Now, the instal­la­tion. Lay your edg­ing in the swale and cre­ate any joints needed to con­nect the pieces.  The edg­ing comes with small plas­tic rods that you are told to insert end to end to con­nect the pieces.  Don’t do it that way! Instead, you are going to use a sharp knife to cut about a foot of the round bead off the top of piece one and a foot of the flat plas­tic edge (but not the bead) off piece two.  Place the rod in beaded ends and con­nect with the pieces over­lap­ping. This will cre­ate a MUCH stronger joint that will not come apart easily.

Top of edg­ing is just above soil line on the grass side.

The edg­ing should be placed so it is about 1/2 inch above the soil line on the grass side.  Most of the edg­ing will be vis­i­ble from the bed side– even after the soil is packed in place and the bed is mulched. Use 2 sta­ples to secure the end against the edge.  Ham­mer them in with a rub­ber mal­let or heavy duty ham­mer. The sta­ples should go in hor­i­zon­tal or with a very slight down­ward angle.  If you cre­ated your swale prop­erly, it’s easy to ham­mer these in because you’ll have good access.  You will note that there is still and inch or so of soil below the edg­ing– that’s fine.  Apply more land­scape sta­ples as needed along the edge about every 12 inches or so– use your judgment.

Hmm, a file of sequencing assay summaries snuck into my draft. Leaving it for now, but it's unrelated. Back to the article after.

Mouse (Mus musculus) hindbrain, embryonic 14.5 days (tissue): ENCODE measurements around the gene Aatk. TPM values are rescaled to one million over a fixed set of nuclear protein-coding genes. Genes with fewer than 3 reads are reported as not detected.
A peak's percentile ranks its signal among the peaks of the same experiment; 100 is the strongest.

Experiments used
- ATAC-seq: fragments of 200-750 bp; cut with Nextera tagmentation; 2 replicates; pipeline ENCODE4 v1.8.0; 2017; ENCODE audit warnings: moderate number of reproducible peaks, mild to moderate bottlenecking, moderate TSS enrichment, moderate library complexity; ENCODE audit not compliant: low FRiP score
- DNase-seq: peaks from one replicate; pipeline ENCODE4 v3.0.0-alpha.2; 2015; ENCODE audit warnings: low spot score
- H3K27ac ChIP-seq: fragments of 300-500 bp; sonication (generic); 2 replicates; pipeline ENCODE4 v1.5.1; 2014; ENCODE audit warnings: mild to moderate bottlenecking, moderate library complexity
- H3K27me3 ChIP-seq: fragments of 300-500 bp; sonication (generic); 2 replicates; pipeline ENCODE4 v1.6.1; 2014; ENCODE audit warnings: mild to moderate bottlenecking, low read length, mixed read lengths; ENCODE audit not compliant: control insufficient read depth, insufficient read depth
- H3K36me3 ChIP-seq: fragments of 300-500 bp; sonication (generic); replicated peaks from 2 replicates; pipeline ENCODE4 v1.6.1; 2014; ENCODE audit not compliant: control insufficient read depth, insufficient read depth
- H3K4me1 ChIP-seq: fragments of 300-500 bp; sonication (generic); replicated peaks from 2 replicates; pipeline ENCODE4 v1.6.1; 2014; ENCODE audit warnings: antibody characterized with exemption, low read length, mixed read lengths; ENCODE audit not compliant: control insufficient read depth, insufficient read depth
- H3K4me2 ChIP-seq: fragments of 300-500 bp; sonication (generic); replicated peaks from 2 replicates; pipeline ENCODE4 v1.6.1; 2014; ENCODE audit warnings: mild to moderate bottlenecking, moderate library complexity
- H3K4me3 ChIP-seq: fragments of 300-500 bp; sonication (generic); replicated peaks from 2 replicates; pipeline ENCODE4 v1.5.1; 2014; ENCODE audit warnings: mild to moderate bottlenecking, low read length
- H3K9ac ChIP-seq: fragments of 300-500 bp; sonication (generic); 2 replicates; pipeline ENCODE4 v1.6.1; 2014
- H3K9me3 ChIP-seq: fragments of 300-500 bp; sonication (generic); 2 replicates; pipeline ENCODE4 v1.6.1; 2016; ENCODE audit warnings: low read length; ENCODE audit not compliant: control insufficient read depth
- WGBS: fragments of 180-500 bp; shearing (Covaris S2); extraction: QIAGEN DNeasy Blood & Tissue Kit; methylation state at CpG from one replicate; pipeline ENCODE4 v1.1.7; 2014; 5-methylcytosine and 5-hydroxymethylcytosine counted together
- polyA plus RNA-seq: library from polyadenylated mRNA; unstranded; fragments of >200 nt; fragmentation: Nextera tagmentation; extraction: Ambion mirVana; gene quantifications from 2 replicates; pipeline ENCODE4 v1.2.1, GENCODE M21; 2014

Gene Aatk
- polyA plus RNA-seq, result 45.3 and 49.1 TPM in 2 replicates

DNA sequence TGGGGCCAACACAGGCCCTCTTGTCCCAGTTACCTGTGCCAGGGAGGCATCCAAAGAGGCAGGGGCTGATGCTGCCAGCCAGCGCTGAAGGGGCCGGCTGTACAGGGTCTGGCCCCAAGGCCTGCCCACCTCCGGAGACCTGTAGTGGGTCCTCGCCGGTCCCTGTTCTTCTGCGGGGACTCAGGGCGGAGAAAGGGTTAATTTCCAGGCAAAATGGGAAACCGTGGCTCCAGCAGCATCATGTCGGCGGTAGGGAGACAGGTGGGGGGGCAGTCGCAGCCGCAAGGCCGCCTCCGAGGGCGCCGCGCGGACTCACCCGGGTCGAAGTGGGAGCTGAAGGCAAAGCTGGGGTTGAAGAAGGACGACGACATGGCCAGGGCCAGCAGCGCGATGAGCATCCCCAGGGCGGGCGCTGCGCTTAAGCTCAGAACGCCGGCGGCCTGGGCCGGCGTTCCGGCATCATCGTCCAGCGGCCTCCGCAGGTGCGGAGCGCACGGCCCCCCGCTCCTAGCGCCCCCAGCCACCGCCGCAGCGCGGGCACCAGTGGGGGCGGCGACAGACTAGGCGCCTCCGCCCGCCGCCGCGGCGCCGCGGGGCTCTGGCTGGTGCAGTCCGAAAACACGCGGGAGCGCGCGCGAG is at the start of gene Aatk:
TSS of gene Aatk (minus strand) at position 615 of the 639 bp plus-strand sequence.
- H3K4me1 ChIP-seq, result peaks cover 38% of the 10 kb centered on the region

Once the edg­ing is in, use dis­carded soil dug from the trench to fill any gaps between the edg­ing and the lawn and pack it down well.  Make sure you walk the bot­tom of the swale and pack that down well too.

Now sculpt the bed edge to make the swale nice and gen­tle from that side, mak­ing sure to leave the bot­tom in tact.  Apply mulch or rock to the beds and you’re done!  Installed this way, the edg­ing will be invis­i­ble from the lawn side, cre­at­ing a crisp visual tran­si­tion, and it will STAY installed for many years to come!

If you’re still read­ing this– great! This topic may be a lit­tle dry but it is one of the main ques­tions I am asked by DIY Home­own­ers.  And now you know how to install it too!

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  1. Jen says:

    Awe­some! Now where was this arti­cle when I installed mine WRONG last sum­mer? I finally ripped it up. Thanks for the guide­lines and I love how you have the pho­tos to demon­strate. Great job!

  2. garden edging Ideas Wood says:

    WOW just what I was search­ing for. Came here by search­ing for diy land­scape edge